Calbert points to Thomas and Wells as two of the men he trusts most in his life. He was raised primary by his grandmother after his parents split up and his mother moved to Kansas for work.
“Coach Thomas he took me under his wing … I needed somebody who would take me to these camps, and he was my coach, and he took time away from his family to be with me on the road,” Calbert said. “I’ve thought about that, there was time lost with his family to be with me, so I really appreciated his investment.
“Coach Thomas is like a father figure to me, and anything he asks me to do, I will do.”
Calbert feels a strong sense of loyalty to Wells, also, because of the honest nature of Tennessee’s new offensive line coach.
“Coach Wells never gave up on me, and I don’t think Tennessee was so sure about me because of my injuries early on,” Calbert said. “But Coach Wells told me that if he felt like I wouldn’t get an offer, it was just business, and he would suggest places I might want to go. I understood that, and I appreciated him being honest about everything.”
Thomas said that’s why Wells has such a strong relationship with high school coaches in middle Tennessee.
“Coach Wells told me after that first camp, ‘K’Rojhn is a good kid, I want him to succeed, if not with us, with someone else,’ “ Thomas said. “The holdup had been they wanted to see if he could physically endure the pounding his senior season.”
Calbert’s second surgery was on Jan. 16, 2015, and Calbert played two basketball seasons and his senior football season without any issues. Doctors at South Carolina and Tennessee examined him and deemed him fit.
When Tennessee coach Butch Jones reached out halfway through Calbert’s high school season, there was no doubt he was going to follow in the footsteps of his distant cousin, McMinnville’s Danny Martin, who lettered for the Vols in 1979 and 1980.
There was just one more person that needed to be sold on the deal.
“I get worried every time he plays, he’s the bigger kid, so everyone wants to go at him, whatever he’s playing,” said Willy Mae Martin, Calbert’s grandmother. “I know K’Rojhn has the love for football, but I wanted him to play basketball.”
Calbert knew that, and he didn’t want to disappoint his grandmother or make things harder on her than they were.
“I told her I knew football was my ticket out, so at the end of all this, this is how I’ll get an education, and one day if I’m good enough I can go to the NFL and give back to here,” Calbert said. “I could major in education, because my grandma molded me and she helped my three other cousins. She took care of my grandfather when he had Alzheimer’s, and she attended to her mother until she passed away at 98, and she took care of friends.
“My grandmother is my world, she was always out working trying to support us and put food on the table. She’s my real MVP.”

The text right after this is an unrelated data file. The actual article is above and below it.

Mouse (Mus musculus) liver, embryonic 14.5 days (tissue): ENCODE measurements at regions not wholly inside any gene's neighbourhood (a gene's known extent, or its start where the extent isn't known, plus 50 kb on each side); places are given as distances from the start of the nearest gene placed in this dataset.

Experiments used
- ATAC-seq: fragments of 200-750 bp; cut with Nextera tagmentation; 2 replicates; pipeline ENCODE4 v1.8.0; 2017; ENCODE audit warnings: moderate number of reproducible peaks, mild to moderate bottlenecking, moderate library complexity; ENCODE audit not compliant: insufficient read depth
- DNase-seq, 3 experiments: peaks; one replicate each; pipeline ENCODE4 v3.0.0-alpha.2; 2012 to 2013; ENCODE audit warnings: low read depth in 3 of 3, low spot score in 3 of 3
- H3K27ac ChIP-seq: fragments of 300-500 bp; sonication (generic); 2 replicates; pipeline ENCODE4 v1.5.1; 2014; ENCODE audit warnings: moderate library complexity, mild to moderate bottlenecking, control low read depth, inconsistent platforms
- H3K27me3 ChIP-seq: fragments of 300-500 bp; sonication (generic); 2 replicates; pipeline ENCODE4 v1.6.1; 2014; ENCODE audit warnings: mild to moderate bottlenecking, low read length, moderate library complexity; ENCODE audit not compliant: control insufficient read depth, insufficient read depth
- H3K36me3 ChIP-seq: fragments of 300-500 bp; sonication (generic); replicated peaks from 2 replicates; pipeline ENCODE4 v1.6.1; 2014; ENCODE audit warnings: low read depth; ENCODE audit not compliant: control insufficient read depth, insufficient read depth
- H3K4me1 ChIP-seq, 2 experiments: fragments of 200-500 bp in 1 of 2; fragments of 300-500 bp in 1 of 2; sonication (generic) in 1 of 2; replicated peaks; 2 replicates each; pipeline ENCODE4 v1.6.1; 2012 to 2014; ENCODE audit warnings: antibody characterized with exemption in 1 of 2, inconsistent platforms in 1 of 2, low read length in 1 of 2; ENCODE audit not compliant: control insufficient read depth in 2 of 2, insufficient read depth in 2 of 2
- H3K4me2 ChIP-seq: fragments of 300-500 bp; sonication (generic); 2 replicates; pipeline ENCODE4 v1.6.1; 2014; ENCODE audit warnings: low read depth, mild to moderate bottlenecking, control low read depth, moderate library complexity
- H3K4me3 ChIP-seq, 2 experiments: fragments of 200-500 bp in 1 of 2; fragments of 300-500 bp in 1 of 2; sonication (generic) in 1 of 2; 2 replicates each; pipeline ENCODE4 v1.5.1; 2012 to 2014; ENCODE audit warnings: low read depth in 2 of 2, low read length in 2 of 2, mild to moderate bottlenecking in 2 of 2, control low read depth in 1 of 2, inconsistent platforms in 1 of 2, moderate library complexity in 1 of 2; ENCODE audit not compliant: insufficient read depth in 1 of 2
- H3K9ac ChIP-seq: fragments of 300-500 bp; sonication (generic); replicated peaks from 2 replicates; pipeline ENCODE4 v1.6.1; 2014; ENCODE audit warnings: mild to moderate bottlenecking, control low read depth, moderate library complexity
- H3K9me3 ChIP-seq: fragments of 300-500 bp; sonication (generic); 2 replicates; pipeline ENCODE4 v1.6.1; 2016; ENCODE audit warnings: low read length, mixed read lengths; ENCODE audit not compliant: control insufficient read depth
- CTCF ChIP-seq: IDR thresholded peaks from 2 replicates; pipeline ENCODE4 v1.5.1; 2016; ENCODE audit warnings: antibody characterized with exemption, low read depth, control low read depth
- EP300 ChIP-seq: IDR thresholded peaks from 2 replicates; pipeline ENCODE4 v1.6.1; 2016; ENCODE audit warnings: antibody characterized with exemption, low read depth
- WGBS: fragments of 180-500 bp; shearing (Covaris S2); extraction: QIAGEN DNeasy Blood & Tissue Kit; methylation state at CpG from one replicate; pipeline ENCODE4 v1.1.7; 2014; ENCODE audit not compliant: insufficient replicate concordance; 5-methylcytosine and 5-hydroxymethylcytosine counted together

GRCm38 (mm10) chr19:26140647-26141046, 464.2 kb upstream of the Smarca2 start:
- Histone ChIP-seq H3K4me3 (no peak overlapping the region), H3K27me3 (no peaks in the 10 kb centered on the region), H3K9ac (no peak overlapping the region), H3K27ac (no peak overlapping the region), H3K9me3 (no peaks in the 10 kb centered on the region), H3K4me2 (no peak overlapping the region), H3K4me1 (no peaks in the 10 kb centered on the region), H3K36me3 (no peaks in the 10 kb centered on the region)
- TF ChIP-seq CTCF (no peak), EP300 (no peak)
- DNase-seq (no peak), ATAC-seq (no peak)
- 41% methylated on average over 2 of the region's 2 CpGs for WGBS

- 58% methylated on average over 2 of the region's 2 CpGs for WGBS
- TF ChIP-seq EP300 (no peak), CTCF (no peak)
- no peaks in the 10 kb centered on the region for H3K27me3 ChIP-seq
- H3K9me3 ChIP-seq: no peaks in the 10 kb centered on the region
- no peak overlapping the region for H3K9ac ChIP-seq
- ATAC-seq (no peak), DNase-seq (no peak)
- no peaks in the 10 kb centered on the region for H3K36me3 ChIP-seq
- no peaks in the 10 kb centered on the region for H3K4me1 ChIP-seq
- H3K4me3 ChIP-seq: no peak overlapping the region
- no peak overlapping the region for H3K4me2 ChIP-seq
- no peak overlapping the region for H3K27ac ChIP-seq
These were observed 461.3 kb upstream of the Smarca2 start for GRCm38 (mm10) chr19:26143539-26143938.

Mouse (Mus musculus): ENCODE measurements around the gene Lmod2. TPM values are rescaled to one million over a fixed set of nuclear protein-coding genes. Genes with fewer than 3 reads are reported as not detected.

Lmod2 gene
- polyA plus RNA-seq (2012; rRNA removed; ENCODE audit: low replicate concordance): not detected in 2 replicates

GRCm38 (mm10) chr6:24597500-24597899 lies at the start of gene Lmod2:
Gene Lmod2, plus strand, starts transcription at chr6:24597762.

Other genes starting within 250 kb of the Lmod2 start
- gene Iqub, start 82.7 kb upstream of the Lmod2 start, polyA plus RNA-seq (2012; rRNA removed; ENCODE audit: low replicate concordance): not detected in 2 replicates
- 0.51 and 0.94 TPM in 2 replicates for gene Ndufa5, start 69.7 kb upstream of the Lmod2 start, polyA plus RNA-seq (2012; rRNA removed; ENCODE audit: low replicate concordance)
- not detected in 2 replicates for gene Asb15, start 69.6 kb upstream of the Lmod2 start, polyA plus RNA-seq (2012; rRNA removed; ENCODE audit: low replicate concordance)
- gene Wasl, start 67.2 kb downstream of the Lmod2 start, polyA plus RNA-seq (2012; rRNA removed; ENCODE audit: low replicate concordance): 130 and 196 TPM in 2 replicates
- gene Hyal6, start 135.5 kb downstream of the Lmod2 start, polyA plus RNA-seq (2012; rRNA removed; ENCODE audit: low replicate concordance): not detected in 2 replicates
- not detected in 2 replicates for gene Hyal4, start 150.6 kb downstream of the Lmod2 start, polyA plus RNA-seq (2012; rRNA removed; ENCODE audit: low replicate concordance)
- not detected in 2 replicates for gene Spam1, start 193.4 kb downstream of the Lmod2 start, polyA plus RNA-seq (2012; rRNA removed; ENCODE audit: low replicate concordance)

Willie Mae really didn’t have much interest in meeting the Tennessee football coaches when they came for a visit, because she wasn’t sure things could all be coming true for her grandson.
“Tennessee is beautiful, and I couldn’t have imagined that my little K’Rojhn would be able to play there,” she said. “The first time he came from there, he said, ‘Granny, Coach is coming over.’
“I thought I’m about to go to bed, but I got up … and at first I didn’t believe it, and I told him not to get too excited, but he has convinced me he’s ready.”
On May 29, Calbert reports with the remainder of the 2017 Tennessee signing class, in his No. 74 jersey ready to do what’s asked even if that means a likely redshirt this fall.
“They want me to be a part of it when we win championships, because we are going to win championships. I really believe that will happen, and we will be the Tennessee they used to be,” Calbert said referring to the Vols’ top-10 status and championship runs of the 1990s and early 2000s.
“Anything worth having does not come easy,” Calbert said. “I could have gone to a South Carolina or a Missouri … but knowing this year’s competition level is up, guys like Jashon Robertson love it, and you want to make yourself better even if you’re not the one on the field on game days.
“These are your brothers and your guys, and you have to be there to support them, and one day if you work hard, it’s your time to be out there.”
Calbert said he has been doing the workout program prescribed by new Vols strength and conditioning coach Rock Gullickson the past month. His weight went from 298 to 316, and his most recent bench press max was 385 pounds, coming sometime around his 18th birthday in April.
“I told K’Rojhn early on he had God’s favor, but no one could do anything about it but him,” Thomas said. “He’s worked his tail off, worked extremely hard to make this a reality, and now K’Rojhn has put himself and this place on the map.”